A documentary film about wildlife conservation and the redemptive power of nature, shot primarily in the Amazonian rainforest of Peru, has a connection to another Amazon — in Seattle. The film’s executive producer as well as the lead subject are also from nearby Bainbridge Island, Wash.
That trio of circumstances puts a unique focus on the latest project from Steve Hall, a longtime venture capital investor who has been inspired across a variety of interests — tech, conservation, filmmaking, music — by Paul Allen, the late Microsoft co-founder who was Hall’s boss at Vulcan Capital.
Hall is one of the backers of “Wildcat,” a film that follows Samantha Zwicker, an ecologist and founder of Hoja Nueva, a nonprofit working to address threats to the biodiversity of the Peruvian Amazon. The story tracks Zwicker’s relationship with Harry Turner, a traumatized veteran of the war in Afghanistan, and their efforts to help an orphaned ocelot rescued from the black market.
Zwicker has bachelor’s and masters degrees from the University of Washington and is working on completing her doctorate in quantitative ecology. Hall has been a donor to Hoja Nueva for several years and now sits on the board. When he heard two filmmakers wanted to tell Zwicker’s story, he jumped at the chance to be involved.
“I’m very passionate about what Hoja is doing, and Samantha is a real role model for the next generation of women scientists,” Hall said. “She’s kind of a Jane Goodall of carnivores in that region.”
The film is the first feature documentary for directors Melissa Lesh and Trevor Frost, and Hall equated it to the startup world. His initial capital helped kick things off before a production company named 30West put up the bulk of the financing.
“It’s like betting on your first founding team,” Hall said.
“Wildcat” is not his first involvement with making a film. Hall was the lead investor and executive producer in 2021 on “East of the Mountains,” the film based on the best-selling novel by David Guterson. That experience taught Hall how investing in movies differs from his years investing in tech.
And Amazon Studios is certainly no stranger to the industry as the tech giant’s Hollywood arm has become a major player in film and television production and the acquisition of noteworthy projects. One report put Amazon’s price tag for “Wildcat” around $20 million.
Hall admitted his own bias for the film, but said Amazon was “a welcome partner” that was clearly interested in a “very moving, powerful story.”
“Films, like venture deals, are incredibly risky so having Amazon purchase and distribute the film is a very lucky and fortunate outcome and will help us get the story out to a large audience,” Hall said.
“Wildcat,” which was shot primarily in 2018 and 2019, first premiered at the Telluride Film Festival in September and has been active on the film festival circuit since. It’s at the International Documentary Film Festival in Amsterdam this week and Hall and Zwicker will also show it off to a hometown audience on Bainbridge Island on Thursday. A sold out screening and Q&A will take place at the historic Lynwood Theatre.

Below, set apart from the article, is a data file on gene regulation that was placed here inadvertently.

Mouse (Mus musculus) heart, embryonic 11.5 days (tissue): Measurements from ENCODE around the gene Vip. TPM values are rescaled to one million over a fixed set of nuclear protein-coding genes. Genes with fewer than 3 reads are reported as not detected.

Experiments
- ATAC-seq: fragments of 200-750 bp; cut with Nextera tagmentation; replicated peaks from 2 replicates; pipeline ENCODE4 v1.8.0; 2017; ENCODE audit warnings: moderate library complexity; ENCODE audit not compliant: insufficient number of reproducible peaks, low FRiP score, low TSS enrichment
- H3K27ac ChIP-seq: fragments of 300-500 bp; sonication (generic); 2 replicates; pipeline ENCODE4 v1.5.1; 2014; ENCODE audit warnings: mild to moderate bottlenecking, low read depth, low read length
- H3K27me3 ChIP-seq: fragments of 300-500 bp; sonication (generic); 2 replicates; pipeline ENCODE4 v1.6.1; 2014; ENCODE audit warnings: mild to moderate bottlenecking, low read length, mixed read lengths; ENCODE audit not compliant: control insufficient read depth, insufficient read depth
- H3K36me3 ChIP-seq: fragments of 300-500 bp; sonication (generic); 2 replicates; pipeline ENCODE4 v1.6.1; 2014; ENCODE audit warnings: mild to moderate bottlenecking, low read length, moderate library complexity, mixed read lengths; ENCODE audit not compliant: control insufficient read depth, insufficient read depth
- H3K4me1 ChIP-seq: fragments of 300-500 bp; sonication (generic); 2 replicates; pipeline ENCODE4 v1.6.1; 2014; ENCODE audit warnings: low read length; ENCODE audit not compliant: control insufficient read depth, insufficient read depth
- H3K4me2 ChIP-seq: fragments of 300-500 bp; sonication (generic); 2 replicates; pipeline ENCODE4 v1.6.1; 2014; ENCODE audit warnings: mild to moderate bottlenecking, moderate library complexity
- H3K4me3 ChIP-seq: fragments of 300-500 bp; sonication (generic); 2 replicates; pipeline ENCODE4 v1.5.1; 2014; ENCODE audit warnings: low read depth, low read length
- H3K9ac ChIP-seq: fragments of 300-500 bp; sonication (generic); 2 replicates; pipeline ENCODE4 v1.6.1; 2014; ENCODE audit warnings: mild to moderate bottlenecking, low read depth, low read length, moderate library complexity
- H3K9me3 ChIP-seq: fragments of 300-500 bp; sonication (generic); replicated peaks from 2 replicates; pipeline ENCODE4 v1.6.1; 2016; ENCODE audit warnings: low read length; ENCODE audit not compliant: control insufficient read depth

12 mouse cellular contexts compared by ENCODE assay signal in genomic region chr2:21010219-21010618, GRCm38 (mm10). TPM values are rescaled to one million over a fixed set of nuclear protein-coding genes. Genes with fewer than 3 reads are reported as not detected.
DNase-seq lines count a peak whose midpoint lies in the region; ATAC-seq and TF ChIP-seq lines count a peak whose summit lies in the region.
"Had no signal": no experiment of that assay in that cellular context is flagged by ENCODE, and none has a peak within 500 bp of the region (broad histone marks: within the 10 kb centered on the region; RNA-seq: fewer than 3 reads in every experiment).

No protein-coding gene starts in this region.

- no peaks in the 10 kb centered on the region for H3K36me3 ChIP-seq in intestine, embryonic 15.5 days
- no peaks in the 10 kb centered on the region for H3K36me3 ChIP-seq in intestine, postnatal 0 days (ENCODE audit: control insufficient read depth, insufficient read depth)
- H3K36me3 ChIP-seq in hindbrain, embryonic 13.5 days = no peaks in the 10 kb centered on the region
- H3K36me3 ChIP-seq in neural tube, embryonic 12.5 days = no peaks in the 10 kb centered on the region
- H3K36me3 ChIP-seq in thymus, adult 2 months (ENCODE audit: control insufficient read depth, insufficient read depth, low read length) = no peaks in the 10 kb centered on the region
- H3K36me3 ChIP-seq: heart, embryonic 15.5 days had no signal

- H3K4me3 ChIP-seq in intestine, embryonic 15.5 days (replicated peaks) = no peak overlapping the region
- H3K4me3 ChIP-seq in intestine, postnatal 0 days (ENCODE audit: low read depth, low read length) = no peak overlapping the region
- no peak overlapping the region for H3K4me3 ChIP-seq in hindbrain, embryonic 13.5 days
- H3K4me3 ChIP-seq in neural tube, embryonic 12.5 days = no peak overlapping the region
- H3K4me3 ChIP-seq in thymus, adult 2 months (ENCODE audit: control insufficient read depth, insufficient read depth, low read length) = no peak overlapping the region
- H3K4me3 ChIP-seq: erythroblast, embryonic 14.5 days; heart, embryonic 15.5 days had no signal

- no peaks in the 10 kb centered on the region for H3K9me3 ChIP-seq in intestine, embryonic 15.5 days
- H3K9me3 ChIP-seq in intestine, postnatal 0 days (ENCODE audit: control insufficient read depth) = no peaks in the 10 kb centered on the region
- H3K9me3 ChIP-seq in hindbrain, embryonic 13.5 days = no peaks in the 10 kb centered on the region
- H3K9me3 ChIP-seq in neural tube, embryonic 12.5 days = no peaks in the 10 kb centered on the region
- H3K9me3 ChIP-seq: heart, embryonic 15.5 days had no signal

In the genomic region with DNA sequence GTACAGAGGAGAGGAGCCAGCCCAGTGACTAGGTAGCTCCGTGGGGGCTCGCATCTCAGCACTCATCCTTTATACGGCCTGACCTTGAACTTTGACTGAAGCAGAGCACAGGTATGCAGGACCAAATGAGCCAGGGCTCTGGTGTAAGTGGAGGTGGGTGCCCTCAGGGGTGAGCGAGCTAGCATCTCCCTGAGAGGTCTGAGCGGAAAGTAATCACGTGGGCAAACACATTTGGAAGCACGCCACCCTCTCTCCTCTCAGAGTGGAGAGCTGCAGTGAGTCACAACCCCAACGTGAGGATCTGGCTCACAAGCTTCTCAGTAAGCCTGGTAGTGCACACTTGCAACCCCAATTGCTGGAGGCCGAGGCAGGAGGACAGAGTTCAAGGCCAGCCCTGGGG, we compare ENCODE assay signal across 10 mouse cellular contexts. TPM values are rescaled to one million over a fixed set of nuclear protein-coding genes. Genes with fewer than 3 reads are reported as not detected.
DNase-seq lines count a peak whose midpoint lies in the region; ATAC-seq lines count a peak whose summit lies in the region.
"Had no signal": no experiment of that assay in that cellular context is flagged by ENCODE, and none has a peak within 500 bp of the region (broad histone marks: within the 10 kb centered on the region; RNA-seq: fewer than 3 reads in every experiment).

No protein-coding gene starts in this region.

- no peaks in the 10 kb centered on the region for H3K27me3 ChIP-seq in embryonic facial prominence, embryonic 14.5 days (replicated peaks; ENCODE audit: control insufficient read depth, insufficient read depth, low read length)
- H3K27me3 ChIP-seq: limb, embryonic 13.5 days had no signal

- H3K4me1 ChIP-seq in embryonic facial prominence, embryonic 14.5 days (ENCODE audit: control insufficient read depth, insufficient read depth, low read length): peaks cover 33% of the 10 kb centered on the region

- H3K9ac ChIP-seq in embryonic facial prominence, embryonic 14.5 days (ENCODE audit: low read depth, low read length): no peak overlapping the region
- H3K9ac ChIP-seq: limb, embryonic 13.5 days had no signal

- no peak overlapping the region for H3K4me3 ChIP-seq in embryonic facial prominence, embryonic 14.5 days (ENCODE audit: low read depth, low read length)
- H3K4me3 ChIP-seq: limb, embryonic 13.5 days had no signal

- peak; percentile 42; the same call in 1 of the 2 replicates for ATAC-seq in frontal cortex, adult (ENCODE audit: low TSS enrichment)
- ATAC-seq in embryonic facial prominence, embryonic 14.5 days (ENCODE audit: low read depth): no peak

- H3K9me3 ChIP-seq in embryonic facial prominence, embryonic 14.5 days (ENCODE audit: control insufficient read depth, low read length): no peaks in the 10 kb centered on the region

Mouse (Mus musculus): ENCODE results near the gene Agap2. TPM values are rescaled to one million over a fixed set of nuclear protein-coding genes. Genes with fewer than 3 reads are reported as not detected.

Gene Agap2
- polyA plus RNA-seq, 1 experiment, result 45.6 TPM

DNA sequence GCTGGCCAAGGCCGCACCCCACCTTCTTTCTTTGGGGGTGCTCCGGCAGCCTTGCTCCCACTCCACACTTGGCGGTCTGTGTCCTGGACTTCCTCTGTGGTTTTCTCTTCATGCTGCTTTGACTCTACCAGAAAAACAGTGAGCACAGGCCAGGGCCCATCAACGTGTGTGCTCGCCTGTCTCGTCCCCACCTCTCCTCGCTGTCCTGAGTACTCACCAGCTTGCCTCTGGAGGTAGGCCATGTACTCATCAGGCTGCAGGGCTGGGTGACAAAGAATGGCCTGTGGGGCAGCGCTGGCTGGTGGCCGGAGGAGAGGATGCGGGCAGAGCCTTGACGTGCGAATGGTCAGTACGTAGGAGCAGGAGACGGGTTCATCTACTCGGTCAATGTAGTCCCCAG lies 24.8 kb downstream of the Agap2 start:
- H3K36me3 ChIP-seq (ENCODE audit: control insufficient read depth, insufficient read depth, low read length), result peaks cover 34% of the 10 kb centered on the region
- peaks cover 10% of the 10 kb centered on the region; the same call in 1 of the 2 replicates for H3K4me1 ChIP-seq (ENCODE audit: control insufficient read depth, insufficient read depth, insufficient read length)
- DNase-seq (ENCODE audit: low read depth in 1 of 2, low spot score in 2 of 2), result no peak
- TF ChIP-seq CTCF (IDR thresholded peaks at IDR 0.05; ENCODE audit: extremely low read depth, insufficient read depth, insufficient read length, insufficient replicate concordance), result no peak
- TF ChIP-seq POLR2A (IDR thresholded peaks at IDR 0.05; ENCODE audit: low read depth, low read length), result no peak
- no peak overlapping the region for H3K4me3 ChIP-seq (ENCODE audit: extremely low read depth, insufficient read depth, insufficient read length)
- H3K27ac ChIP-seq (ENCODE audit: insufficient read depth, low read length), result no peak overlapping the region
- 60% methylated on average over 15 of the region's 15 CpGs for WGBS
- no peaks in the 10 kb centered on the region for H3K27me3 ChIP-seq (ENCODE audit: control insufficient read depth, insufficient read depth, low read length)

The film will have a theatrical release before it premieres on Prime Video on Dec. 30.
Hall, who was managing director at Vulcan Capital for nearly 20 years, now serves as venture partner at the Vulcan spin off Cercano Management. He sits on the boards of the Allen Institute and the Allen Institute for AI and he’s the founder of his own Two Bridge Ventures.
Working with Allen for more than 15 years, Hall was inspired by the billionaire philanthropist’s ability to engage in so many areas outside of his original core focus and background in technology. Allen’s support for films such as “Racing Extinction” and “Ghost Fleet” are in line with what Hall is hoping for with “Wildcat.”
“What I found most striking and tried to apply is to take your expertise in one field and help [make an impact] in another field,” Hall said.
Hall has another documentary project in the works. The 15-second pitch is that the subjects are seeking to find some rare stolen stamps that were buried in the basement of an apartment building in Poland by a Nazi officer during the Holocaust. The doc-series focuses on an effort to locate the stamps and return the property to the rightful heir.
All this talk of movies and Paul Allen does not lead to any storybook ending, at least when it comes to Hall, for the beloved Cinerama movie theater in Seattle.
Asked whether he had any interest in upholding that part of Allen’s legacy, Hall said owning the theater, closed and in limbo since early in the COVID-19 pandemic, sounds like a daunting task.
“As much as I love movies, and as much as I’d like to believe the future of the theater-going experience will continue, that’s a challenging business,” he said, citing real estate costs, electricity costs, staff costs.
“I didn’t grow up in Seattle, so I don’t have the nostalgic connection that others do and that Paul had,” Hall added. “It’s an incredible icon and I have great hope and trust that it will have a good future. I know there’s lots of people thinking about that. Just not me.”